That particular response was sensual and esthetic, typical of my initial response to history. It’s also emotional. I admit a Pavlovian response to some things: polished marble, lofty ceilings, and reverent hush move me, whether I’m in the lobby of the Woolworth Building or the rotunda of Grant’s Tomb. Bombastic pomp isn’t enough: St. Patrick’s Cathedral on 5th Ave. in New York, even for solemn ceremonial events, is always just a little too loud.
I remember when I fell in love with history. A couple of years before I saw Van Buren’s roses, probably in August, 1960, my parents hauled my brother Michael and me up to the Saratoga Battlefield. There, they tell us, the Revolution was won. Sir John Burgoyne’s surrender to General Horatio Gates—the first surrender of a British army in history—persuaded the French that we might be able to pull if off with a little support: money, arms, and men. Once the Revolution became part of the ongoing rivalry between two great European powers, the rest was endgame.
I saw a weathered log blockhouse (actually a modern construction, used as the National Park Service’s office: I guess that in Eisenhower days everyone expected historic sites to have blockhouses). Brass smoothbore field guns were scattered about the rolling meadows, marking the lines of battle. Even at that age, I read fairly well and, having read all the maps, brochures, and signs, I was a little bored. I walked just ahead of my parents, as obnoxious children will, down a wooded path into a glade. Nearly 200 years before, this had been Breymann’s Redoubt: an entrenchment built and held by a regiment of Hessian mercenaries in British service, named for the regiment’s commander, and the Americans had taken it largely through the brazen audacity of an insubordinate officer who, though relieved of command, rode back into battle against orders and seized the victory, sword in hand. From the wounds he received that day, he would limp for the rest of his life.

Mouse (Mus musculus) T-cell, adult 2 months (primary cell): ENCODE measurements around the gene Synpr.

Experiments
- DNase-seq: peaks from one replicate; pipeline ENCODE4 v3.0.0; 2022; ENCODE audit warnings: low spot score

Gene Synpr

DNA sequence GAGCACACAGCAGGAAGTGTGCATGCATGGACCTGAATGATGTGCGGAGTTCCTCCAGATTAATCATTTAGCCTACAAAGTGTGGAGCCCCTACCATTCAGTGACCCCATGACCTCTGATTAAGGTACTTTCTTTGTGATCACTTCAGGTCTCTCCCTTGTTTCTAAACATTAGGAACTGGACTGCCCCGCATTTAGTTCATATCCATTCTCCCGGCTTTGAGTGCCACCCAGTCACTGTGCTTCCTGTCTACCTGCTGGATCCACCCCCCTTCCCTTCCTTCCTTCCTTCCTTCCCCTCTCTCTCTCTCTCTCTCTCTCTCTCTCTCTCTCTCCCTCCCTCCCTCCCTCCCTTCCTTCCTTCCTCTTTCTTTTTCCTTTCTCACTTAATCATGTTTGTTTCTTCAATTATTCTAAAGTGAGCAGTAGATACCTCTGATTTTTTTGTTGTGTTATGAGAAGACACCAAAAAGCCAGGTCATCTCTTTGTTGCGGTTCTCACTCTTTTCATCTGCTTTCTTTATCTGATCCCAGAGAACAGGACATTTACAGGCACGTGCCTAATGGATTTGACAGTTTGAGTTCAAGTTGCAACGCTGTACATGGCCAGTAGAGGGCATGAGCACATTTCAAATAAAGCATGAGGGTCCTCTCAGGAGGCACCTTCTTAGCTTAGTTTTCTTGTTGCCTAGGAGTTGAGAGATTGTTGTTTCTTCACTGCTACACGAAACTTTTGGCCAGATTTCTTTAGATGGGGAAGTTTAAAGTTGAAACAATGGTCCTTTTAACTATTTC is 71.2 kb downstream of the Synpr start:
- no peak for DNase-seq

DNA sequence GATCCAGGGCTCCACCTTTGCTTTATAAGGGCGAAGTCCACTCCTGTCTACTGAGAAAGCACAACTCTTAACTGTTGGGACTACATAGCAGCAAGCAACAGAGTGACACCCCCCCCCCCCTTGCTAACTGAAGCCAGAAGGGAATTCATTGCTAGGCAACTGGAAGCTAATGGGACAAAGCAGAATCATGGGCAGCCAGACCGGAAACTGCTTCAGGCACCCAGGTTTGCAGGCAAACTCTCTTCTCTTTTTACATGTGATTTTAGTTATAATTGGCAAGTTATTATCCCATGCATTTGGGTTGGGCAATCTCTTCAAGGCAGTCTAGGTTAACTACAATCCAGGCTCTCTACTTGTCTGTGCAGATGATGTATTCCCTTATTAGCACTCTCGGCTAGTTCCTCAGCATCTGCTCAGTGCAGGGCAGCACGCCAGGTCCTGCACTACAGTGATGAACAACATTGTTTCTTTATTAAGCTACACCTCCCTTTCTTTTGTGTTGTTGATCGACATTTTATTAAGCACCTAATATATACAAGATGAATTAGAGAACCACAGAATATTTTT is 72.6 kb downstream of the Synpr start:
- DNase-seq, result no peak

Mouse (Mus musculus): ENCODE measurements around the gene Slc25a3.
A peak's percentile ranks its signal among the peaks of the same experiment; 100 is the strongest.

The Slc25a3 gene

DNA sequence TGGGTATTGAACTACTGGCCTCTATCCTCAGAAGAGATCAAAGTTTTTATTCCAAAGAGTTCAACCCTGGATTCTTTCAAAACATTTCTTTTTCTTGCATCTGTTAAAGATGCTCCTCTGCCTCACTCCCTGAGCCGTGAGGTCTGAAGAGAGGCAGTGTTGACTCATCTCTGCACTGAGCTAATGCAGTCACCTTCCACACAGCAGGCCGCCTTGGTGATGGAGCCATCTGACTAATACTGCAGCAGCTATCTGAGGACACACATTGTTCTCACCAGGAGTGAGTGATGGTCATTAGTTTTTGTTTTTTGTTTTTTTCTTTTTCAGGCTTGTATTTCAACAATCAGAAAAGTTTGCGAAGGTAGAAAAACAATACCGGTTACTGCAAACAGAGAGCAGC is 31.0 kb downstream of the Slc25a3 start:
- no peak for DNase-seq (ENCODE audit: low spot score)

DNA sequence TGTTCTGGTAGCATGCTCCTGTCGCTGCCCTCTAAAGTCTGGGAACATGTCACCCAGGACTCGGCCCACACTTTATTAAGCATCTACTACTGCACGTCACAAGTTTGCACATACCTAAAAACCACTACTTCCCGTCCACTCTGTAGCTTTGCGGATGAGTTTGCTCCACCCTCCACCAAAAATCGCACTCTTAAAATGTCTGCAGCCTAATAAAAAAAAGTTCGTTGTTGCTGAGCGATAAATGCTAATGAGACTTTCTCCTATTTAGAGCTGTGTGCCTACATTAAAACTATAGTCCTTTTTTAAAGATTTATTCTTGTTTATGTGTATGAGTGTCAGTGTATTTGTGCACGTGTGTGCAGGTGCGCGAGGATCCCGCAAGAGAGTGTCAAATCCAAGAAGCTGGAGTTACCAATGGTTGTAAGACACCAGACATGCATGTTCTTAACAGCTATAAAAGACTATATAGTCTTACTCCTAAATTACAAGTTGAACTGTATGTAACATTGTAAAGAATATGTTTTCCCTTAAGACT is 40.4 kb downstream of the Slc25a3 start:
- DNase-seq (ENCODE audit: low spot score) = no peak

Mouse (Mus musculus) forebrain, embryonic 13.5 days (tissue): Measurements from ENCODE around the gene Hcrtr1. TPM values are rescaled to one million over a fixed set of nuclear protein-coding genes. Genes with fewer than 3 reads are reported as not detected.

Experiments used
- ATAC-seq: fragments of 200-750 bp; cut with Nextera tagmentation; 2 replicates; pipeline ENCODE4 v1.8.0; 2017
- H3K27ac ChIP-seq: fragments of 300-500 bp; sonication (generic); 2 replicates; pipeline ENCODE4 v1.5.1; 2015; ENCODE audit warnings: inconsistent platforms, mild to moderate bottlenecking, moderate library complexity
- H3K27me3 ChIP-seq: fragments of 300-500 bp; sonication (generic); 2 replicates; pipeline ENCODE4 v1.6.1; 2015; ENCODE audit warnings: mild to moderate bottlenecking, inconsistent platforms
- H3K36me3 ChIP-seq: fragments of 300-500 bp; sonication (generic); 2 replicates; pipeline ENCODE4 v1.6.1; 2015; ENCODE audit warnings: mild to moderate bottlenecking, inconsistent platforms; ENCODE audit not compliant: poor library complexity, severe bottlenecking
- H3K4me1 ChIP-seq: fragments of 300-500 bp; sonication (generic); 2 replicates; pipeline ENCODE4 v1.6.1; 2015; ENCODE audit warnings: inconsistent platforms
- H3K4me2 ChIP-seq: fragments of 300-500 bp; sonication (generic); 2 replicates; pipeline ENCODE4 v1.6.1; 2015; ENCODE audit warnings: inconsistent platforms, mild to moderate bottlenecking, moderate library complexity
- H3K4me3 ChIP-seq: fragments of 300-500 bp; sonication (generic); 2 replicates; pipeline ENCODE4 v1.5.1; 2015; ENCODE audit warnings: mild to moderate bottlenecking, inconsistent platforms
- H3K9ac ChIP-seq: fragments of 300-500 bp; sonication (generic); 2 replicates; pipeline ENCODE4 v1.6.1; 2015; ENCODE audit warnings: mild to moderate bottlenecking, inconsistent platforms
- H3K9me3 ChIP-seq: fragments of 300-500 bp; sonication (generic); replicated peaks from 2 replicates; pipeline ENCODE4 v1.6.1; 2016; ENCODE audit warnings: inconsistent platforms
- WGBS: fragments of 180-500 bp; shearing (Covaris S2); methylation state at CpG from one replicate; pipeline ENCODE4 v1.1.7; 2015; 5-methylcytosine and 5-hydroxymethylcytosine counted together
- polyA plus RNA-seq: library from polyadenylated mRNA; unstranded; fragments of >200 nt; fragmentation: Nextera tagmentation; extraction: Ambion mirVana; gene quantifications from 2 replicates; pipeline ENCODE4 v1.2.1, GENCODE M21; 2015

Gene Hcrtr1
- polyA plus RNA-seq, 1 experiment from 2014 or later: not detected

Now it was quiet amid the August heat. In two centuries, the grass had done its work and covered all. One might never have known a battle had been fought here save that the nation had chosen to remember it. At the path’s end stood a small monument, perhaps about five feet tall. It had been erected by John Watts de Peyster. Its sculpted obverse shows a cannon barrel, standing upright. On this was a cavalryman’s boot with a two-starred epaulette across its mouth. On the reverse was inscribed: “In Memory of the most brilliant soldier of the Continental Army who was desperately wounded on this spot, the sally port of BURGOYNES GREAT WESTERN REDOUBT 7th October 1777 winning for his countrymen the Decisive Battle of the American Revolution and for himself the rank of major general.”
The brilliant soldier was unnamed. He was, my mother told me, Benedict Arnold.
What followed, as I sat on a bench looking at the monument, was a surge of confusing emotion. It may seem odd for a five-year old, but then I was an odd five-year-old, more interested in the past than the unpleasant present. Over the next few minutes, my feelings resolved themselves into commonplaces. After all, even the most sophisticated five-year-old is still only five. The monument, I concluded, was somehow wonderful, because I knew that men and women were both good and bad, even as I was, sometimes, and that the better human qualities, like valor, were worth honoring for themselves, even when the people who possessed them were not. Hence, the man who’d raised this stone had understood that Arnold’s courage had to be, must be remembered, even if only as something far nobler than Arnold himself, who was unworthy of being named on his own monument.
Later that day, we drove a few miles to Schuylerville to see the Saratoga Monument. The battle may be named Saratoga, but Burgoyne surrendered in Schuylerville. The monument (which, to add to the confusion is located just outside Schuylerville proper, in the appropriately named village of Victory, New York) stands about 155 feet high. It was begun as a citizens’ initiative on the centennial of Burgoyne’s surrender, October 17, 1877, but patriotism costs money, and after the citizens stopped their voluntary contributions, it stood derelict until it was “given” to New York State in 1890. Twenty-two years after that, the monument was finally dedicated. Then the state neglected it, too. Finally, the National Park Service received it in 1980, only to close it for “renovation” for nearly two decades.